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BA Comparative Religion and Social Anthropology (3 Years)

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Comments about BA Comparative Religion and Social Anthropology (3 Years) - At the institution - Manchester - Greater Manchester

  • Entry requirements
    Selected entry requirements English language: Minimum IELTS score of 7.0 or equivalent; eg. NCUK EAP minimum Grade of A with range of 70-79 TOEFL: PBT score of 600; CBT score of 250; TWE score of 5.5; IBT score of 100. A level: Grades ABB-BBB. General Studies is welcomed but is not normally included as part of the standard offer. Two AS-levels are accepted in place of one A-level. Unit grade information: The University of Manchester welcomes the provision of unit grade information which, like all other available information, will inform the consideration of applications. Unit grades will not normally form part of offer conditions, except for Mathematics programmes. GCSE: Minimum grade C in English Language. Key Skills qualification: The University warmly welcomes applications from students studying the Key Skills qualification. However, as the opportunities to take these modules are not open to all applicants, currently this is not an essential requirement of the University. International baccalaureate: 33-32 points overall, to include 6 or 5 in three subjects at higher level. Additional entry requirements Additional entry requirements exist for this course. You may view these by selecting from the list below.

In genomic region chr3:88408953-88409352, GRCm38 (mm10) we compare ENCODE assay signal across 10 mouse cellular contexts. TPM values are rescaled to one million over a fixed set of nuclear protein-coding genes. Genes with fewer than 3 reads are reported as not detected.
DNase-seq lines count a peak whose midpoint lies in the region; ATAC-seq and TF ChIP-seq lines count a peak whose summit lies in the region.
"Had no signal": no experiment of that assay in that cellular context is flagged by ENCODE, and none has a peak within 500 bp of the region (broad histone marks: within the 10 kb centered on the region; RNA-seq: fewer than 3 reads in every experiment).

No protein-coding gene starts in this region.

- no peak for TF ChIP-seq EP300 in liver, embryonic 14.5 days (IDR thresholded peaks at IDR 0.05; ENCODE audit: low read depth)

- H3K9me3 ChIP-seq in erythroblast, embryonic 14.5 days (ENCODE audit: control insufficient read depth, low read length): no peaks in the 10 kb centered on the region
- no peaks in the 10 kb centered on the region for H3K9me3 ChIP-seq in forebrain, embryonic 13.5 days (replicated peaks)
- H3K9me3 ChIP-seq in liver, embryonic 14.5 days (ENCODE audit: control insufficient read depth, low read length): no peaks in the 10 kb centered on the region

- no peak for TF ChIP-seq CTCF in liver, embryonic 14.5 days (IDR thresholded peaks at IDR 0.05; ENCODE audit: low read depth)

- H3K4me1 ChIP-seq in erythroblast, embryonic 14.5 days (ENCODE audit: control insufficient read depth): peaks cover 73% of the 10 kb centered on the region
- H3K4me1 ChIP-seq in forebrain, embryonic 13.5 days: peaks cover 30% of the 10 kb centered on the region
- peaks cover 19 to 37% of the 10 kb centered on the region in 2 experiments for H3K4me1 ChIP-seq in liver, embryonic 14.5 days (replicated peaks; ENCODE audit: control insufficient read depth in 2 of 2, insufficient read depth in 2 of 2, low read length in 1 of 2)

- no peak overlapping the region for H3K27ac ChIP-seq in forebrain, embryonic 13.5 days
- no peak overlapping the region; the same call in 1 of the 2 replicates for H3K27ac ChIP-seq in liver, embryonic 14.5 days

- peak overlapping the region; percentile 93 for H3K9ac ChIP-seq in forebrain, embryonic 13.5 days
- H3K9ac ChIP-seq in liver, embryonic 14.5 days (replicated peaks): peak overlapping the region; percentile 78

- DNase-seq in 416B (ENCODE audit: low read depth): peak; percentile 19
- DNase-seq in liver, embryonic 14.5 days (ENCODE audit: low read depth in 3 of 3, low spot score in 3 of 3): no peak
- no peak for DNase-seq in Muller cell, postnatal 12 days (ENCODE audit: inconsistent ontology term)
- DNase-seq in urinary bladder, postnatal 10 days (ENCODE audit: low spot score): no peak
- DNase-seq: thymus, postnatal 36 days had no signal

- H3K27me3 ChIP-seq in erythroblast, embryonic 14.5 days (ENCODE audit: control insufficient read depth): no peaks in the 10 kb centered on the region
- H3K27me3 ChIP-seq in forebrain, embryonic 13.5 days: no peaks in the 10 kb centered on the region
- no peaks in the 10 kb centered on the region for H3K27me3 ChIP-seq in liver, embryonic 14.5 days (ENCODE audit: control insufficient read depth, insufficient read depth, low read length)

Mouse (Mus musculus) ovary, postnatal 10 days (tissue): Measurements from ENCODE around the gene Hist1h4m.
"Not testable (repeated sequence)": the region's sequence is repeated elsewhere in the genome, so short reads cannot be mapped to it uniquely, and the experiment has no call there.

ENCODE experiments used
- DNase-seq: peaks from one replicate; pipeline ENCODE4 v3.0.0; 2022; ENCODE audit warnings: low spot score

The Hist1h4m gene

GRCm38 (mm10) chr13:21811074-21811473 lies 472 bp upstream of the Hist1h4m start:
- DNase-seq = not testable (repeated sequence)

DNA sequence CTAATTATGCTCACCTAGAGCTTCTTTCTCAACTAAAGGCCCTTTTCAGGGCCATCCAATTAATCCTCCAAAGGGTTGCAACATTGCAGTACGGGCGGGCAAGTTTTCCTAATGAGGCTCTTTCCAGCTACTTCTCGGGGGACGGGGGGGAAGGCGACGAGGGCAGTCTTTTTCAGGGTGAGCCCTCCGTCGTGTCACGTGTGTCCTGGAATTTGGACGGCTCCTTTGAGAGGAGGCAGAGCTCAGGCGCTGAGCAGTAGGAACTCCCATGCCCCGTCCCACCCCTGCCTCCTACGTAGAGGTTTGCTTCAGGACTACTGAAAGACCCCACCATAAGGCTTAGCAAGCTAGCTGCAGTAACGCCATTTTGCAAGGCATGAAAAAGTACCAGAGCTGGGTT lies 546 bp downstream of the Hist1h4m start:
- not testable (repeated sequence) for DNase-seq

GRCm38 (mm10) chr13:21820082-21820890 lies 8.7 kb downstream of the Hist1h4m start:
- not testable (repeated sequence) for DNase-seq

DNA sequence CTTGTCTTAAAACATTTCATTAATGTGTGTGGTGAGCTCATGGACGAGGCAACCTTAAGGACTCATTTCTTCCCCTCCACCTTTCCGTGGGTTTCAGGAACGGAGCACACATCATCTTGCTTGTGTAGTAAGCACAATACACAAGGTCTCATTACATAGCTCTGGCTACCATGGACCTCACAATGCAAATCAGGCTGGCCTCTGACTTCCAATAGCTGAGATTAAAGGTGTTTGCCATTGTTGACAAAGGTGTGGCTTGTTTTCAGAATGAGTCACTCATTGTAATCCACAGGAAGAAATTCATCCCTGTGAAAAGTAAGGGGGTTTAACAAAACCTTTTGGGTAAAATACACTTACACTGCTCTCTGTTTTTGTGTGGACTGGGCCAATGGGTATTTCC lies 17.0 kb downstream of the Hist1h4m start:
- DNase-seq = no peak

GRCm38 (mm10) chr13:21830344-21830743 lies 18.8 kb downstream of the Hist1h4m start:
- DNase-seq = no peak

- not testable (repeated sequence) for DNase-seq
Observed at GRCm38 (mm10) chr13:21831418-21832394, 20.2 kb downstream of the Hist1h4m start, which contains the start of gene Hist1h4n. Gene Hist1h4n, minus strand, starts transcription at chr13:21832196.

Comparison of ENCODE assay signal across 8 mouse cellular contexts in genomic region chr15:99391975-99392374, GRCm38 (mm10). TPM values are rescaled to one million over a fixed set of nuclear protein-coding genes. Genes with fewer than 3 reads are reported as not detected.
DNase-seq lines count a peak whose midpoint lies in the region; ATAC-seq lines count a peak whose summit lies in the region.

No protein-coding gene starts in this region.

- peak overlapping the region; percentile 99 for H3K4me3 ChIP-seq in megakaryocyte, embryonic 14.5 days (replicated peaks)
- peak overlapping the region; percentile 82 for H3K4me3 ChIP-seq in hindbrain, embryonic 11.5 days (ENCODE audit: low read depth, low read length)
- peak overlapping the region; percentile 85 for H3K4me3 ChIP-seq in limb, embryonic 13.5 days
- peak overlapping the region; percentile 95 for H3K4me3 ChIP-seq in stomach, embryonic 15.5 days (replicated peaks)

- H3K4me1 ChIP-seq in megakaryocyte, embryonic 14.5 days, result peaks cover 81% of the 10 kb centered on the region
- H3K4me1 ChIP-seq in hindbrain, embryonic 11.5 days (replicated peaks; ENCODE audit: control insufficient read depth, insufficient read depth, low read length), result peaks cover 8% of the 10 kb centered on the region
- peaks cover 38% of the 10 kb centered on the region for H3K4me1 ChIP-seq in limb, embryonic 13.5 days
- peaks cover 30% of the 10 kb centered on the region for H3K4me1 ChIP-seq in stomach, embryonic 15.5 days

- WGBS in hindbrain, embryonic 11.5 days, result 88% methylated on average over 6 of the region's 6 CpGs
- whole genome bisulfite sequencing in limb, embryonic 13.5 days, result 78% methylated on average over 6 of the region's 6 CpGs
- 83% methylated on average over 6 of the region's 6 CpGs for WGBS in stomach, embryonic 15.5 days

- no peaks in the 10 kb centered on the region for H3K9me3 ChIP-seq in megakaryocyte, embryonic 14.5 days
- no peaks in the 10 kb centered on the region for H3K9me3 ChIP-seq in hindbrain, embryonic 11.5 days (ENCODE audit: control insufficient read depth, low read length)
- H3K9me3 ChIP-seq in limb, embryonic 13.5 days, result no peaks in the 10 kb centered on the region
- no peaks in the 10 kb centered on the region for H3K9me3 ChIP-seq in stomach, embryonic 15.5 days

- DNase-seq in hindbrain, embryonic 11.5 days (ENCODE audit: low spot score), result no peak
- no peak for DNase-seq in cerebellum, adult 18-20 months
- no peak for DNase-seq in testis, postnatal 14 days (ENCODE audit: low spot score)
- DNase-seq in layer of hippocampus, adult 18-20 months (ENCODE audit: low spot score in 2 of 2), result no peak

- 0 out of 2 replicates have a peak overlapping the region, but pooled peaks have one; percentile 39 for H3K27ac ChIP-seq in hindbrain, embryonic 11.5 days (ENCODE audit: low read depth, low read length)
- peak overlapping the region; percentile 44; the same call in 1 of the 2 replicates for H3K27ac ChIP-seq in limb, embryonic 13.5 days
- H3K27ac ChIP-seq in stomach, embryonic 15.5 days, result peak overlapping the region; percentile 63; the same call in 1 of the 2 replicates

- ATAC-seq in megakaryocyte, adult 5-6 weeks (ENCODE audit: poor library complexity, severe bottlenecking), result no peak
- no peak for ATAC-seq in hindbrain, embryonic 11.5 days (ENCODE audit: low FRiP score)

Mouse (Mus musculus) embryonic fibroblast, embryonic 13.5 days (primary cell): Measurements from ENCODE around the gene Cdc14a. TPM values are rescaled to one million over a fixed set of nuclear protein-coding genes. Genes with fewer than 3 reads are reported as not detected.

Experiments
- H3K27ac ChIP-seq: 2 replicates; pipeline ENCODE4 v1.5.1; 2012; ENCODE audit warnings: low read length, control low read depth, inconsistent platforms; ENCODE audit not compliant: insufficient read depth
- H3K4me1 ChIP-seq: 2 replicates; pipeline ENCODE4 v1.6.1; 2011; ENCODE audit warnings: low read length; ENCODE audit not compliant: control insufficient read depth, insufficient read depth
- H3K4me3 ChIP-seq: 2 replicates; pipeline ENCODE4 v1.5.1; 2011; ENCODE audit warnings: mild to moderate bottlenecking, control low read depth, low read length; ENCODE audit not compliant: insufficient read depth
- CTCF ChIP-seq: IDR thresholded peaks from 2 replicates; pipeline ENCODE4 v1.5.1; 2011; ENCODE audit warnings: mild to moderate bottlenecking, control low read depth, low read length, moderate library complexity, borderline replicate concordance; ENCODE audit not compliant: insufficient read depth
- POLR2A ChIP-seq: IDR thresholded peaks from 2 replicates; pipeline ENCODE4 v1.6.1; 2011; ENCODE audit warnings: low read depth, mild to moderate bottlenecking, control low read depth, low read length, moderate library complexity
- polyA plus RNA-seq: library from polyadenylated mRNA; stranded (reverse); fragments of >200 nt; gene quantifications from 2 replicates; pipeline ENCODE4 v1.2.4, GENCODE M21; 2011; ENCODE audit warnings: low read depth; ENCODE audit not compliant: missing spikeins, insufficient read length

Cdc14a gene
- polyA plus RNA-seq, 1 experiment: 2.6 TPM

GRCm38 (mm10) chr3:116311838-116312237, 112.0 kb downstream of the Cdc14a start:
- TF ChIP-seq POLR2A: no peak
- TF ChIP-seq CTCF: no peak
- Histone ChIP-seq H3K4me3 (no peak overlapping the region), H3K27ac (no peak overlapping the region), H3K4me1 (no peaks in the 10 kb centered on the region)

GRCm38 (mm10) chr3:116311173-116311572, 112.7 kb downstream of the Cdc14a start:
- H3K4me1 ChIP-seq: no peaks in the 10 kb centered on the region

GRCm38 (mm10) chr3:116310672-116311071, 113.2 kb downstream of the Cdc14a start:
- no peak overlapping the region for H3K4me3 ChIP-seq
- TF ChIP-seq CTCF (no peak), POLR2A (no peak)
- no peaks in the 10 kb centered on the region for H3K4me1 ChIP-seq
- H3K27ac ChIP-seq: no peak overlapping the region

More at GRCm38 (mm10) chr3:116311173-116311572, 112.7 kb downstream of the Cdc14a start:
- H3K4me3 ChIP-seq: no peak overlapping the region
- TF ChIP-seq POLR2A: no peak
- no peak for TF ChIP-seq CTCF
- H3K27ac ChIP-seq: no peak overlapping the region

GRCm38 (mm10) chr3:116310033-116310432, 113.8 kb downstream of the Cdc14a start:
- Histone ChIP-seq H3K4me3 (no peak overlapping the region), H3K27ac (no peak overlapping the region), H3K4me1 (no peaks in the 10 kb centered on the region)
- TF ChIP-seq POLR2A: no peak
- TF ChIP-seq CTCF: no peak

• Academic Title
    BA Comparative Religion and Social Anthropology
  • Course description
    This programme provides an opportunity to study both Comparative Religion and Social Anthropology - to discover areas where the two disciplines fruitfully come together and where their interaction is less direct. Although these disciplines differ from one another in a variety of ways, the existence of an interface between the two is commonly recognised. Increasingly, scholars of religion use anthropological concepts and tools to formulate questions pertaining to religious phenomena, while religious ritual and magico-religious practice have long been standard topics in the research of anthropologists. The study of ethnographic film and video is made possible with access to the Granada Centre for Visual Anthropology and units offered by the subject area of Art History and Visual Culture.

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